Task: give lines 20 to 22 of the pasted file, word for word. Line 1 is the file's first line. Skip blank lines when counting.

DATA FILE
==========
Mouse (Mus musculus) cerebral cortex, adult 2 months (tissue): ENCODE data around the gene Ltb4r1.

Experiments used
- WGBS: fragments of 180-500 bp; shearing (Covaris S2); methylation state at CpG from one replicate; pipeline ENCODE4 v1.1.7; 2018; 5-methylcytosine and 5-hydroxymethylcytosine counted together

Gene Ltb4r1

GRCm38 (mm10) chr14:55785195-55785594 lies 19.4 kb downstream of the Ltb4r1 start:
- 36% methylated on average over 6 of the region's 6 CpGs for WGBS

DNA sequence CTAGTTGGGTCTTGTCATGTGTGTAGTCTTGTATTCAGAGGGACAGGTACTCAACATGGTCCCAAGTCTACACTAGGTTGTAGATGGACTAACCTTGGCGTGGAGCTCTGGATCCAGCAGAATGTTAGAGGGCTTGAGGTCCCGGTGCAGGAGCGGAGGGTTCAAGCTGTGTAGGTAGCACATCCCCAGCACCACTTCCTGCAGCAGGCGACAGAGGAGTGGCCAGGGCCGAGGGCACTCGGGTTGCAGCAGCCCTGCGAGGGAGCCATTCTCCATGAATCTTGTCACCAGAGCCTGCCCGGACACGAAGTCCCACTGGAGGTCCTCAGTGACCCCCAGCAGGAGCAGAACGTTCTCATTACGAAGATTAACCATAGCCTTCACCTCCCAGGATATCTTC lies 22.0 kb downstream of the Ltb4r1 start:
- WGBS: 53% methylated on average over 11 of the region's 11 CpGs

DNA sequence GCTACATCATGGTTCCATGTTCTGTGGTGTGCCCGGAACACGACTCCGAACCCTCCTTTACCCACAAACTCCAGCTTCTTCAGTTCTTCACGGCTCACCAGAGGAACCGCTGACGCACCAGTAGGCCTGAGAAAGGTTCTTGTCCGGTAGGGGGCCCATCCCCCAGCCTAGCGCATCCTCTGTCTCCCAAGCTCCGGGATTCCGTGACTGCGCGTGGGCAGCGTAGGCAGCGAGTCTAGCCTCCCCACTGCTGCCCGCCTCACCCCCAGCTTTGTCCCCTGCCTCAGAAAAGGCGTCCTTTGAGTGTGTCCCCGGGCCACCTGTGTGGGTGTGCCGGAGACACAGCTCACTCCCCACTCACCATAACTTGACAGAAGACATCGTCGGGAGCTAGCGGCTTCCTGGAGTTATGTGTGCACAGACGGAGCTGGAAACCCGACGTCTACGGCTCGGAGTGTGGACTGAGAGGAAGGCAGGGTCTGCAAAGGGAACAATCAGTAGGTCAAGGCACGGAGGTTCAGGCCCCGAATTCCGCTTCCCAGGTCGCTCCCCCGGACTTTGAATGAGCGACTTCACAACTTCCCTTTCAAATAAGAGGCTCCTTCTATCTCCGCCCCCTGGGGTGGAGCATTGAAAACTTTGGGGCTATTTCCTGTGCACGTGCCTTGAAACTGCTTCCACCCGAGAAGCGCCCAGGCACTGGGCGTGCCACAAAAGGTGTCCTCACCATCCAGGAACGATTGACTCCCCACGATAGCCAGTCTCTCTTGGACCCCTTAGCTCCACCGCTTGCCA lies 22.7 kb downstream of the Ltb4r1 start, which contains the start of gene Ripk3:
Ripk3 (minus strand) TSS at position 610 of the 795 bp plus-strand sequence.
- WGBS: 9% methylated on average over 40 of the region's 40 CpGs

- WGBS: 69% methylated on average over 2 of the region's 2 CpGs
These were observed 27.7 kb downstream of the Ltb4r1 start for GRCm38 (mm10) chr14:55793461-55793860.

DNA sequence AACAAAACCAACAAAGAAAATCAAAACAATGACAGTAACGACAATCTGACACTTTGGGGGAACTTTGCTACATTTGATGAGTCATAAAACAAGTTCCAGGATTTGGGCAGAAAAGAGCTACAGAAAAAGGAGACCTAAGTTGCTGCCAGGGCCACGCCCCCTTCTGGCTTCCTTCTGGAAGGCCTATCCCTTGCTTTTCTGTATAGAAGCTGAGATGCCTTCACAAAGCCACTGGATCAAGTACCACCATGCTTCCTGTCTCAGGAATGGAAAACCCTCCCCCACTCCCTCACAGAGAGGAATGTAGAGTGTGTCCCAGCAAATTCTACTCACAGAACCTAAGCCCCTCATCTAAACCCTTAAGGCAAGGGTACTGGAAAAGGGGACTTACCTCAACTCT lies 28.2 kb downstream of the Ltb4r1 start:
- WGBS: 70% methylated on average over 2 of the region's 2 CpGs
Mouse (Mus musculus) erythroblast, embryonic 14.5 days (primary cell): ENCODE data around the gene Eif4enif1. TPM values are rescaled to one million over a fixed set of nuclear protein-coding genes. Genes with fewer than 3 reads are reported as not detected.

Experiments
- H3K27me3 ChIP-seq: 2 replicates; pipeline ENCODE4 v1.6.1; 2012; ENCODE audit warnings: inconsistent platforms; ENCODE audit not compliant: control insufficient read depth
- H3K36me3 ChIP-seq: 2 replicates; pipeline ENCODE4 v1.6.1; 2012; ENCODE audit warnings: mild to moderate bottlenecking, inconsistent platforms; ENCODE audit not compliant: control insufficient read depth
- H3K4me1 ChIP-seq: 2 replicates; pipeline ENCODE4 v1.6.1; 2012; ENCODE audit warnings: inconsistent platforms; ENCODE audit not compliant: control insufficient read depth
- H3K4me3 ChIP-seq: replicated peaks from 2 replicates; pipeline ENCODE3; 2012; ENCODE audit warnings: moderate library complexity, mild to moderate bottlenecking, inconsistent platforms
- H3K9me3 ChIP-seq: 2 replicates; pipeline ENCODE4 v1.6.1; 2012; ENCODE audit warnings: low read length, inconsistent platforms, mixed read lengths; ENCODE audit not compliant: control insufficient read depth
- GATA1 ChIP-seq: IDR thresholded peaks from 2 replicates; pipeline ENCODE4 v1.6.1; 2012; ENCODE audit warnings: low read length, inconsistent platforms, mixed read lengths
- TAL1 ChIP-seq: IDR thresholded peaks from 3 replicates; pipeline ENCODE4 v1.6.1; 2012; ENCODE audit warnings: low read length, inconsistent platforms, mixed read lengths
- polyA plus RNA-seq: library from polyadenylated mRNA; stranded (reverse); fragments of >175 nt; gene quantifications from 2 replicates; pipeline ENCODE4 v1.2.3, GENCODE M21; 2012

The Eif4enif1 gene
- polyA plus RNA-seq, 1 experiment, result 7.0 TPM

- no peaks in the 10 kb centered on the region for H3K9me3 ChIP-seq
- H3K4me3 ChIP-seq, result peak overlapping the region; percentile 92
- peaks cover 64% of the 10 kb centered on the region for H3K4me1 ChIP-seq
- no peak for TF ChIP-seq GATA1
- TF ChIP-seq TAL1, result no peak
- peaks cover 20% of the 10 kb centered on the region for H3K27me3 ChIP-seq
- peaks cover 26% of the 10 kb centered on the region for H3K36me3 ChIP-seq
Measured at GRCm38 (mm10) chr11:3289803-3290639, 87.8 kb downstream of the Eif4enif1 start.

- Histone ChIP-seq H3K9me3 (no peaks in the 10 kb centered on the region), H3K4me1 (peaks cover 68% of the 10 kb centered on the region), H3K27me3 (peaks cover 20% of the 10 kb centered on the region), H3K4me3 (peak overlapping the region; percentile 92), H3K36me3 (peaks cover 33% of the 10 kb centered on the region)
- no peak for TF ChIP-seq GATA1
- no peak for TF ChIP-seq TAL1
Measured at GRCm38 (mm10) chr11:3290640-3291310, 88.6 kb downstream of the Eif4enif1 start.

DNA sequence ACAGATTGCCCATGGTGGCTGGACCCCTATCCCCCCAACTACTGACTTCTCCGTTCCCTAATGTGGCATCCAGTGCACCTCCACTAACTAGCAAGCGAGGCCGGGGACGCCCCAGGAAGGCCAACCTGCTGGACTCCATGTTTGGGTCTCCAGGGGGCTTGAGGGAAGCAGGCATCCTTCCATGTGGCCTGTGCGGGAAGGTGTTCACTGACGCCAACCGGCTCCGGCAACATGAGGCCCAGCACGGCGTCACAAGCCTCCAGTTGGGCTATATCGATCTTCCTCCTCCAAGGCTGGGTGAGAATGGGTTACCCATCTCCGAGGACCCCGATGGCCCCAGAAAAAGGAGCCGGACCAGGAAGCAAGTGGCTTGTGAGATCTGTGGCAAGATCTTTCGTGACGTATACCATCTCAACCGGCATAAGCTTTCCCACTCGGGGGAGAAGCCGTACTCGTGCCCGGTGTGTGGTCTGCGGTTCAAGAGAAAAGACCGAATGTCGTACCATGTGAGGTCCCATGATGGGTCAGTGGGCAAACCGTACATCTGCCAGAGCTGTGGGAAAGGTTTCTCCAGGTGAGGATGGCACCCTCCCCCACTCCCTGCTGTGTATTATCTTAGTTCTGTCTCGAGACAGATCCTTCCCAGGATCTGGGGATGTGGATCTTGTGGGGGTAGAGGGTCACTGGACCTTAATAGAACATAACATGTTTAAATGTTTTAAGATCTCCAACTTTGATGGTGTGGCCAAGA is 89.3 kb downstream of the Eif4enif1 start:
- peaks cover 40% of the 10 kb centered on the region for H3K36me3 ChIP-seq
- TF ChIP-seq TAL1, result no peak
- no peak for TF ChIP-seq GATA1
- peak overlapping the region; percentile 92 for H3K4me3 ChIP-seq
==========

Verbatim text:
- H3K4me1 ChIP-seq: 2 replicates; pipeline ENCODE4 v1.6.1; 2012; ENCODE audit warnings: inconsistent platforms; ENCODE audit not compliant: control insufficient read depth
- H3K4me3 ChIP-seq: replicated peaks from 2 replicates; pipeline ENCODE3; 2012; ENCODE audit warnings: moderate library complexity, mild to moderate bottlenecking, inconsistent platforms
- H3K9me3 ChIP-seq: 2 replicates; pipeline ENCODE4 v1.6.1; 2012; ENCODE audit warnings: low read length, inconsistent platforms, mixed read lengths; ENCODE audit not compliant: control insufficient read depth